Growing up in Richmond, B.C., Kelly Sutherland often attended the amateur hockey games his dad officiated. An aspiring player, Sutherland wanted to watch the older guys in action. But the camaraderie between the officials made an impression, and at just 10 years old, he started refereeing as well as playing. Soon enough, he abandoned his dream of playing in the National Hockey League and set his sights on making it as a ref instead. A recent player survey named Sutherland the NHL’s best referee, after a decade in the league — an honour he jokingly compares to “the inmates calling you the best warden.” He spoke with Canadian Business staff writer Rachel Mendleson.
Keeping up with NHL players is tough. How do you stay in shape?
I’m a smaller guy, so when I was young, I trained more for survival. But now everybody’s adopted this idea that it’s a lifestyle, it’s a 12-month job. Everybody bought in because it extends your career, and who wants to be working in a career where you’re hurting and sore? I’m in the gym six days a week. If it’s day-of-game, I’ll go run two or three miles and do some light weights. On a day off, though, I’ll do a real good workout for an hour, hour and a half. It’s a lot of core. I try to train the legs a lot. I like to take one full day off a week. Your body needs it.
How to you prepare mentally to referee an NHL hockey game?
Our game is mostly mental. The reason we train so much physically is because if you’re out there and you’re tired, you start to lose your edge. I use a lot of visualization. We get video clips all the time of good calls. I’ve programmed myself so that each infraction on the ice, I’ve got it in my head. I’ve got pictures of what these are, so that when they happen, you just react without even having to think. It’s programmed into you, and it’s almost instinctive.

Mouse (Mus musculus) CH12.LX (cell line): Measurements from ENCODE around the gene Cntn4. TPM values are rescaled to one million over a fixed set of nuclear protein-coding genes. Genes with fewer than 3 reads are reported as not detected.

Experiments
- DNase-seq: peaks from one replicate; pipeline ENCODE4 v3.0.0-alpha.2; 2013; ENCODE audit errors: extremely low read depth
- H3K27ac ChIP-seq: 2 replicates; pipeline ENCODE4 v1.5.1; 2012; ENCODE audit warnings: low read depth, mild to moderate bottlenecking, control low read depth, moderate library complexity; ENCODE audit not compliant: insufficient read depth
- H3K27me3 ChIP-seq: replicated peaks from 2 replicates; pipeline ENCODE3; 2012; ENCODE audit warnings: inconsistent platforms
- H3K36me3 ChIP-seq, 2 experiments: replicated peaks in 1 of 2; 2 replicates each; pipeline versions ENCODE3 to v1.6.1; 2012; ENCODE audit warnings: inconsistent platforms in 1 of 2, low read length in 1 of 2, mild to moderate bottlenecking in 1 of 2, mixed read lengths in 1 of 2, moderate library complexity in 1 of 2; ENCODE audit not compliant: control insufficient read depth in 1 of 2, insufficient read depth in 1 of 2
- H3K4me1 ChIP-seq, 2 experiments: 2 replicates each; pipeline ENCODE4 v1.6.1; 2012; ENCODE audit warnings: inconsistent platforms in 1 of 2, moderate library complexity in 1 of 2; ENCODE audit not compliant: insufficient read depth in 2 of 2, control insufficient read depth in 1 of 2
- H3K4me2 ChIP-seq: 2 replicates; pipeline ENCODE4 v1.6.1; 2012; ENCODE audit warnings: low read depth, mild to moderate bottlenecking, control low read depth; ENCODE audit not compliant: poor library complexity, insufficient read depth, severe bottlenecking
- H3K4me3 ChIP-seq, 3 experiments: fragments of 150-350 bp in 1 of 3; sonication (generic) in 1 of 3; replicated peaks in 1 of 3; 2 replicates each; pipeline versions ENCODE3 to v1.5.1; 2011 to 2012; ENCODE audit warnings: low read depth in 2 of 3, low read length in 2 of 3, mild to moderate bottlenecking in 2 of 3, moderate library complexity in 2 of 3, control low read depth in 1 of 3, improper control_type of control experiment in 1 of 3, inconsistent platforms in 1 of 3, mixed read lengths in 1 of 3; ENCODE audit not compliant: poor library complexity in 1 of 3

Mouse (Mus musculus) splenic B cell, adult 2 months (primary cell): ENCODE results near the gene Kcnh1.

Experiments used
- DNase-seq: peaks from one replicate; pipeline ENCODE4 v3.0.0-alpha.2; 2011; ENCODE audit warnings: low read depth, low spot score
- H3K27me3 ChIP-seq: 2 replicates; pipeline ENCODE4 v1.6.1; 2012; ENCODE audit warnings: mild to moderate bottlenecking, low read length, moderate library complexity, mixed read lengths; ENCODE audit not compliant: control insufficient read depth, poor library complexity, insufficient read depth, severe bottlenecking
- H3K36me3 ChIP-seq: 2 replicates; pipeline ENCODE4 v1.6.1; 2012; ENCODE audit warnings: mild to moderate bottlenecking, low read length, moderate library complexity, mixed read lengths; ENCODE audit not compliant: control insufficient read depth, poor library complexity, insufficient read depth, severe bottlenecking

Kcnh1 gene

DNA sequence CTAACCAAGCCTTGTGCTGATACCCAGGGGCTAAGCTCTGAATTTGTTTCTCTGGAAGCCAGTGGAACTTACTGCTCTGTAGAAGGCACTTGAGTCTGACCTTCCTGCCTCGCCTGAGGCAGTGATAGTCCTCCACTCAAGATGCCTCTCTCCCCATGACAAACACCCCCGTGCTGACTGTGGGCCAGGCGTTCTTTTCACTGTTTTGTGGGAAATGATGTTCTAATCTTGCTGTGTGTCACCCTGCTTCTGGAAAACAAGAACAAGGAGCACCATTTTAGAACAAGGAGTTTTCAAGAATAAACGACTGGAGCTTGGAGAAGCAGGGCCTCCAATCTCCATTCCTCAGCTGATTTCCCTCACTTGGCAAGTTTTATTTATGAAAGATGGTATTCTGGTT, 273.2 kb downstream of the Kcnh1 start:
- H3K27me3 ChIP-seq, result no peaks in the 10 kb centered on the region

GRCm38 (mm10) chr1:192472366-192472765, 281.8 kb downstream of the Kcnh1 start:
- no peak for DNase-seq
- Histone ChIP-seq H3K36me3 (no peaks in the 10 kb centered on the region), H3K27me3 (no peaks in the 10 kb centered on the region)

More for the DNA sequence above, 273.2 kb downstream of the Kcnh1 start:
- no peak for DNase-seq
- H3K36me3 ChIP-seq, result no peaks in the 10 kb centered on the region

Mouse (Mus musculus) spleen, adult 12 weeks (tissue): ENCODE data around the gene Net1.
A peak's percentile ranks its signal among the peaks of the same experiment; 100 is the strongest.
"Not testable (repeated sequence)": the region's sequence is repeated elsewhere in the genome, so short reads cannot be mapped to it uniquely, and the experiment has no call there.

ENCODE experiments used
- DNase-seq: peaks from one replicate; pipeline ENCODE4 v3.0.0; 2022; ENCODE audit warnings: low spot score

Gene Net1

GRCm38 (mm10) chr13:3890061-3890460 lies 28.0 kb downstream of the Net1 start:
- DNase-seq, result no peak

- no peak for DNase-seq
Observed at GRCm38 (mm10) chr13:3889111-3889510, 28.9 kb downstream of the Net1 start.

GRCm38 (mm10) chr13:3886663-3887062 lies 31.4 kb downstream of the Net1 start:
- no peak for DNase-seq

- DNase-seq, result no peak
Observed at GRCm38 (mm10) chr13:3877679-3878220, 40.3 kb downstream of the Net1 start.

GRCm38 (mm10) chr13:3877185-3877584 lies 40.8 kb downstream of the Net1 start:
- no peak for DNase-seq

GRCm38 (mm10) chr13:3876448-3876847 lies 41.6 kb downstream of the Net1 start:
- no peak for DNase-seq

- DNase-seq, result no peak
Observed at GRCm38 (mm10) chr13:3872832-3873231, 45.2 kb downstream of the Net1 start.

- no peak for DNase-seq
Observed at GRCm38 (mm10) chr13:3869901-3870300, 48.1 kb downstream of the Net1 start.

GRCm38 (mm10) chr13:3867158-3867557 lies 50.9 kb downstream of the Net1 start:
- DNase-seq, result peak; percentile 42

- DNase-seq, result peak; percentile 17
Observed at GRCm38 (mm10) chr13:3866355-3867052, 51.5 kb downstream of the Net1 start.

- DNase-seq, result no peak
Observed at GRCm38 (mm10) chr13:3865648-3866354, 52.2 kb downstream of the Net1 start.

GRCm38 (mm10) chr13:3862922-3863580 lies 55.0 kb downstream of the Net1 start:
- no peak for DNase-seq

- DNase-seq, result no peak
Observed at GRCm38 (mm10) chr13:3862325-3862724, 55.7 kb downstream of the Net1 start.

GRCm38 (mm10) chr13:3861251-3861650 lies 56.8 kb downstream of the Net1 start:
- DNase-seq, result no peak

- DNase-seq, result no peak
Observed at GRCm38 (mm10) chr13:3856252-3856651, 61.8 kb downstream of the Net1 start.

You’re under a lot of pressure, especially during playoffs. How do you cope?
I love the pressure. It might sound sick, but that’s our rush. I like the games when there’s a lot riding on it, because I think that’s when you’re at your sharpest. Those are the ones you want to work. It’s an excitement. I don’t have any grey hair yet, so maybe I don’t have any stress.
How do officials prepare for the fights and hits that might take place?
Most of our information will come from just watching the sports highlights. On the day-of-game, we’ll meet for lunch. We’ll discuss anything we need to know going into the game, any bad blood between the teams. If I’m working a game where something happened on the ice, and at the time there was no retaliation, but I see that one of my comrades has those two teams coming up again, I’ll shoot him an e-mail or drop him a phone call. It’s a fresh start each game, but you’ve got to have the intel going in. You’ve got to let it happen, but at least you’re aware of it, and you’re prepared to react immediately.
So you really just stand by and let it happen?